I saw the beginnings of the Italian Alps last week in Trento and Bolzano/Bozen and Oberbozen. It was really fascinating - the tirolean culture is totally Austro-German, but was influenced by Italian culture after it was annexed by Italy. Now everything in the area is translated in both German and Italian. My father is of Italian descent and my mother is of German, so I felt like the city sort of represented me! It was a mix of the best of both cultures, from food to friendliness to festivals (it was the festival of flowers when we went). Viewing the Alps (called Dolomites in this particular part) was the most calming, serene, silent experience of my time in Italy so far. Peace just seemed to lay across the valley that we rode across in the cable car, and when we reached the top of the hill at Oberbozen we couldn't make a sound to disturb the calm of those mountains. The next time I come to Europe, I want to go to the Alps again to experience that calm. I think I'd like to live by mountains very much.

Finally, last weekend, I spent some of my final days in Italia going to the place where my great-grandfather took off from for America some 100 years ago - Palermo, Sicilia. Today, there are 5 million people living in Sicilia - and 18 million Sicilian-Americans. Many, many Sicilians immigrated to America due to mafia violence in the 20th century. Now, Palermo is far safer, and it's finally starting to open its doors to a small bit of tourism. The island was absolutely mind-bogglingly beautiful to me. I couldn't even process it. Mountains embraced the shoreline and the sun was so close and warm and comfortable there, I could have basked in it all day and done nothing else. My roommate Jill (who is also part-Siciliana) and I stayed in a B&B run by a friendly Siciliano named Claudio, who taught us quite a bit about Sicilian history but even more about the warm hospitality of the Siciliani. He made us breakfast each morning - homemade bread and croissants and fresh fruit and olive oil and cheese and tomatoes. We walked all over the old city, seeing everything Claudio told us was important, and in the evening we danced in the big outdoor market like all the young Palermiani do. Seriously, the whole piazza became one huge party, with good music and great food and more fun than you could imagine. I felt so embraced by the whole experience, and it was the perfect way to begin to wrap up my time here - by going back to the very start, to the very port that my great-grandfather left from decades ago. Somehow, it just felt like the perfect culmination to all I've learned and seen.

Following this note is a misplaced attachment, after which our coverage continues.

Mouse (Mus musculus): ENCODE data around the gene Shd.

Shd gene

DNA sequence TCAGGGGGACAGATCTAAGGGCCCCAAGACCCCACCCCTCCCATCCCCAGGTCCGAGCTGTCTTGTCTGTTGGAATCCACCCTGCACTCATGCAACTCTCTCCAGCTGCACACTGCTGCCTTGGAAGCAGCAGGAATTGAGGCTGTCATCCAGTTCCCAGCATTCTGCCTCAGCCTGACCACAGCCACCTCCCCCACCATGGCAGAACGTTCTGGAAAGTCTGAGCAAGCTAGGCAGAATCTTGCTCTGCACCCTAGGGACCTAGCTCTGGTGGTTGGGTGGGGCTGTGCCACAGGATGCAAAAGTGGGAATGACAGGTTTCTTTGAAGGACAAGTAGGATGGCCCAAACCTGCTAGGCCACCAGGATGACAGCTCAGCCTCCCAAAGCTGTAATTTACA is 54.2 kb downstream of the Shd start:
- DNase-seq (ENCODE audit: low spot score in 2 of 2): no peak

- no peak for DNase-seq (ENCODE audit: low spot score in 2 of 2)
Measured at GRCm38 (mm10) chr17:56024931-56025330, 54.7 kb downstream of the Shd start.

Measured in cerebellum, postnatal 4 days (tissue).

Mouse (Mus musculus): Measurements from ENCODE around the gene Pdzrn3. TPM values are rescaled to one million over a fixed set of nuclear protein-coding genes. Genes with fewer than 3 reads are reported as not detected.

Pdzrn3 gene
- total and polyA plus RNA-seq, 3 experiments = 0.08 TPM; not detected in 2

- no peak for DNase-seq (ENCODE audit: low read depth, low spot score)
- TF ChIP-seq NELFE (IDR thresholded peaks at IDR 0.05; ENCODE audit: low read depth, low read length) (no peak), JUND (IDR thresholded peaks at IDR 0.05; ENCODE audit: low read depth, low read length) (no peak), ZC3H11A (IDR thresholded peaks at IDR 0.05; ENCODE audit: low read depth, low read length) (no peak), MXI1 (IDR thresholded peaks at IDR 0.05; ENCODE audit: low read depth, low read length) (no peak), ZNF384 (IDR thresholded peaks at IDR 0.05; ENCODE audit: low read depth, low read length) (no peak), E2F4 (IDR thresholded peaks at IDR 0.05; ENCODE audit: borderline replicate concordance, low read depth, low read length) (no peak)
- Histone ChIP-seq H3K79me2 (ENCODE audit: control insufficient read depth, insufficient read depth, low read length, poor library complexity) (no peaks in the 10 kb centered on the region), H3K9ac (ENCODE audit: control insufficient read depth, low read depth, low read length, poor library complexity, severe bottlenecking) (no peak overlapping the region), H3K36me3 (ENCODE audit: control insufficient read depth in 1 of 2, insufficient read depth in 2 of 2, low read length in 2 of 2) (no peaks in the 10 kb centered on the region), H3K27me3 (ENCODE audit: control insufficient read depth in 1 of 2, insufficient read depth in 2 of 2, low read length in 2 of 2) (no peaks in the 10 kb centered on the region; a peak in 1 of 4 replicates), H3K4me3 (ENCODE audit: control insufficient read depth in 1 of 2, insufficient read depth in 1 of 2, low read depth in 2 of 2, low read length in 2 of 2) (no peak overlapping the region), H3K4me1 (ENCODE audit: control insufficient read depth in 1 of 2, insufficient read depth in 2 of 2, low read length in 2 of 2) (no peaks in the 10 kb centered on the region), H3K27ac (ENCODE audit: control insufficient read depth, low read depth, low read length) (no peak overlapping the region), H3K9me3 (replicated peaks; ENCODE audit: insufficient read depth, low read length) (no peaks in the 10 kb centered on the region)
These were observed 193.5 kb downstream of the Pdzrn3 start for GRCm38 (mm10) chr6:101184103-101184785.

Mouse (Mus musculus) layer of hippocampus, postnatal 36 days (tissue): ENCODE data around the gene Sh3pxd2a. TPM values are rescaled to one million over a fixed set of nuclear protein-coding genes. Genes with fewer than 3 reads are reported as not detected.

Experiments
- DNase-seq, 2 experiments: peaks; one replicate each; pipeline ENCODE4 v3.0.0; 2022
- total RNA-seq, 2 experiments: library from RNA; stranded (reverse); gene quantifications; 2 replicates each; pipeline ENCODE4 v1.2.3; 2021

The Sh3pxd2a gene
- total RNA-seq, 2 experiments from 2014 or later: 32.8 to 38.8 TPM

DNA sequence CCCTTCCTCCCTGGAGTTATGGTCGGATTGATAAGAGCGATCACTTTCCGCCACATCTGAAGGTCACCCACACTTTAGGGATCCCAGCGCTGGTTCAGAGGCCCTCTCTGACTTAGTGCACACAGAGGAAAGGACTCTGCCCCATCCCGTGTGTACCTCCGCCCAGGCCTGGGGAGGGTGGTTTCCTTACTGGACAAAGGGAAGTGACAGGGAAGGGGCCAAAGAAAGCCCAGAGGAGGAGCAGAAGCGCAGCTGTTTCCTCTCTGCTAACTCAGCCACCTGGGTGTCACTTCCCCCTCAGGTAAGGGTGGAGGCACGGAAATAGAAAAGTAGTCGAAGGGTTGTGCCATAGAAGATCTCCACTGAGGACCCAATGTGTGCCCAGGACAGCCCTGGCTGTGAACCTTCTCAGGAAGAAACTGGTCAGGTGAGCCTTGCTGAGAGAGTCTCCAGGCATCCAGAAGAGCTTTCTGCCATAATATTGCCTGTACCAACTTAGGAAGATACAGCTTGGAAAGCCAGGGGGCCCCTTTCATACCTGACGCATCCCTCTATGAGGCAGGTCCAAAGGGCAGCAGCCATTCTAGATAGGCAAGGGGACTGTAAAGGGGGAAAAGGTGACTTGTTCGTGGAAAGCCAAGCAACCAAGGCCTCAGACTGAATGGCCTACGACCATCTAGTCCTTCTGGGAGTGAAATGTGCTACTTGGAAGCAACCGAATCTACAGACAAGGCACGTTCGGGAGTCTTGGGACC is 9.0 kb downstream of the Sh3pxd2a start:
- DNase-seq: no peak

Saturday, April 20, 2013

Paris and Dublin and Barcelona and Venezia!

It's been a while, but all of that can be explained. We packed up and left Roma on April 5, and my four roommates and myself moved all of our possessions one last time - this time, to Venice, or Venezia as it should be called (why does English Anglicize everything?). But we stayed in Venezia only long enough to set down our things, and then we embarked on a whirlwind tour that the words "spring break" just don't seem to describe well enough.

First, we agreed that we all must go to Paris. For me, I knew that if I came to Europe, Italia was the first place I needed to go. I needed to see and understand and learn from all of the different places in Italia. But then, I knew that I needed to go to Paris. And Paris, as it turns out, was also far beyond anything I could have imagined.